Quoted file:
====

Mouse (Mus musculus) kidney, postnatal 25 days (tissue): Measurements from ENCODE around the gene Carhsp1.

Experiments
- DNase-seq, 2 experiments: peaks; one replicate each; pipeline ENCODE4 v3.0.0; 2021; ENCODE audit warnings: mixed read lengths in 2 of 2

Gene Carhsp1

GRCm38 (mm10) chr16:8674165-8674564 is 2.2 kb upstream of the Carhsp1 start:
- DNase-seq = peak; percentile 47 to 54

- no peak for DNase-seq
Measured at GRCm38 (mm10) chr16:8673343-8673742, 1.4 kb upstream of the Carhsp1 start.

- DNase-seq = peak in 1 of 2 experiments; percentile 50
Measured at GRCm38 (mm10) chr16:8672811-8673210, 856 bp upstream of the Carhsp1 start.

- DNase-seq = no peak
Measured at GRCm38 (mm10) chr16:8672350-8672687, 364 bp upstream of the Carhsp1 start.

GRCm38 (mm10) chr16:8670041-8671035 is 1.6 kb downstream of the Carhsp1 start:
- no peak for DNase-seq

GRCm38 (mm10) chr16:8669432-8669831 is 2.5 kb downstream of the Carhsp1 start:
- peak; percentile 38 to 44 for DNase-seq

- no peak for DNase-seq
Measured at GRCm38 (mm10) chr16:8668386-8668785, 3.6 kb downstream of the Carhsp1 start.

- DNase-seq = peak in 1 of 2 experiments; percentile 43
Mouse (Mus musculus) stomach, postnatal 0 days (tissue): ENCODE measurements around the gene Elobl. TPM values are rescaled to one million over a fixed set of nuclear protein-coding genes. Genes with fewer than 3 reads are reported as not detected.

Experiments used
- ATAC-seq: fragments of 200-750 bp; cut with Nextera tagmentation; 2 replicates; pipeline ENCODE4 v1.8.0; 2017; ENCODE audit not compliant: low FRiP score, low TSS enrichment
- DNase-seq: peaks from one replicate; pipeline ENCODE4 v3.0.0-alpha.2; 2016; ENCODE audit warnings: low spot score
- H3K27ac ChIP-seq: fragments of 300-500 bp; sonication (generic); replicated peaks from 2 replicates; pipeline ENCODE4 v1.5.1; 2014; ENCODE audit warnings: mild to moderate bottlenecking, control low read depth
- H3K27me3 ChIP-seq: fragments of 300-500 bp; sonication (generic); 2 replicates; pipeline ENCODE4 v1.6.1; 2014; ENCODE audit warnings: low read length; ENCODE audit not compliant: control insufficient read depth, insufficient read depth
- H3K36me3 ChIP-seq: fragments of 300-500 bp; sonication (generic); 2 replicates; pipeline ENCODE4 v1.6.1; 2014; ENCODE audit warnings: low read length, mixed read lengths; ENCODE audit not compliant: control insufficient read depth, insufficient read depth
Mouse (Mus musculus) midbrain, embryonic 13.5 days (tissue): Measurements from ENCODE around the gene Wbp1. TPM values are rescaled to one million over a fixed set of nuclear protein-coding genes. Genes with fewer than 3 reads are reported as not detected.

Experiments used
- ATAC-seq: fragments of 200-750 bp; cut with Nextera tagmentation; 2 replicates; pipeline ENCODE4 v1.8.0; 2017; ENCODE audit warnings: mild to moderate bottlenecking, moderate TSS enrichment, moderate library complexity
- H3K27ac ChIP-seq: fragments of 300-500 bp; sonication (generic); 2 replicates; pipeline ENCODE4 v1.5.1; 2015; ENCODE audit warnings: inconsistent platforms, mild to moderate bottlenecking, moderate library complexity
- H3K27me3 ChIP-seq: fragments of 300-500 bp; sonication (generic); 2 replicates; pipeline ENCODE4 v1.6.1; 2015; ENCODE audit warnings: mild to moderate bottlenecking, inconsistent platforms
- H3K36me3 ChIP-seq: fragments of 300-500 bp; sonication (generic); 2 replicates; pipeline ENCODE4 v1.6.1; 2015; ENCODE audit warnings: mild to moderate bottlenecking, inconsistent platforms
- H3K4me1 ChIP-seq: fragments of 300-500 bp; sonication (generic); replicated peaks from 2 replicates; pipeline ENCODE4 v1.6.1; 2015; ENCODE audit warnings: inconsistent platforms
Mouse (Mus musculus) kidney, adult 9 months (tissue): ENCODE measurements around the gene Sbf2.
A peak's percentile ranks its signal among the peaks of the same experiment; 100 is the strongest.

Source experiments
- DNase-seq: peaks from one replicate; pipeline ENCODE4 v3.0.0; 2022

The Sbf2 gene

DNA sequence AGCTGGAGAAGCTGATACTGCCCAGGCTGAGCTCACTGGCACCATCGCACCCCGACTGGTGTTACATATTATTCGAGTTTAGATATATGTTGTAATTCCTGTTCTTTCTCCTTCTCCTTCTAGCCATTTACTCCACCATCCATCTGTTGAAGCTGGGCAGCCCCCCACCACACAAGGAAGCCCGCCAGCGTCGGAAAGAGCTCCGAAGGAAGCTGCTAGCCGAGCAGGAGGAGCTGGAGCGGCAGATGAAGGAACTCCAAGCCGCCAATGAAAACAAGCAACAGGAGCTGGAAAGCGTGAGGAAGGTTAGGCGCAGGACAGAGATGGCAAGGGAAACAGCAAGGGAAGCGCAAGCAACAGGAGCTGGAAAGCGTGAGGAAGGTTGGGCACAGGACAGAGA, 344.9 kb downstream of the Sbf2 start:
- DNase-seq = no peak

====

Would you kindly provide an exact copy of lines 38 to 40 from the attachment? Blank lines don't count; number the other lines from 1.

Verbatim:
The Sbf2 gene

DNA sequence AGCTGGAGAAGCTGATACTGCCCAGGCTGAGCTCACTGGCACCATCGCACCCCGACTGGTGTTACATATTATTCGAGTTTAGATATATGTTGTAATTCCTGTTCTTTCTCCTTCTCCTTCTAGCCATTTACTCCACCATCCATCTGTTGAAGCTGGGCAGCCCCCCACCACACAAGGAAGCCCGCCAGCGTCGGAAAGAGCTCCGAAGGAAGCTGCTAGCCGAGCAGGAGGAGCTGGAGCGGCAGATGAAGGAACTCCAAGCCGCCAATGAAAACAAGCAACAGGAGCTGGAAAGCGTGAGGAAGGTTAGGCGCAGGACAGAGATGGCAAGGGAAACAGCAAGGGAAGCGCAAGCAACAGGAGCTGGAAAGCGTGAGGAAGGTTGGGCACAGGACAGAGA, 344.9 kb downstream of the Sbf2 start:
- DNase-seq = no peak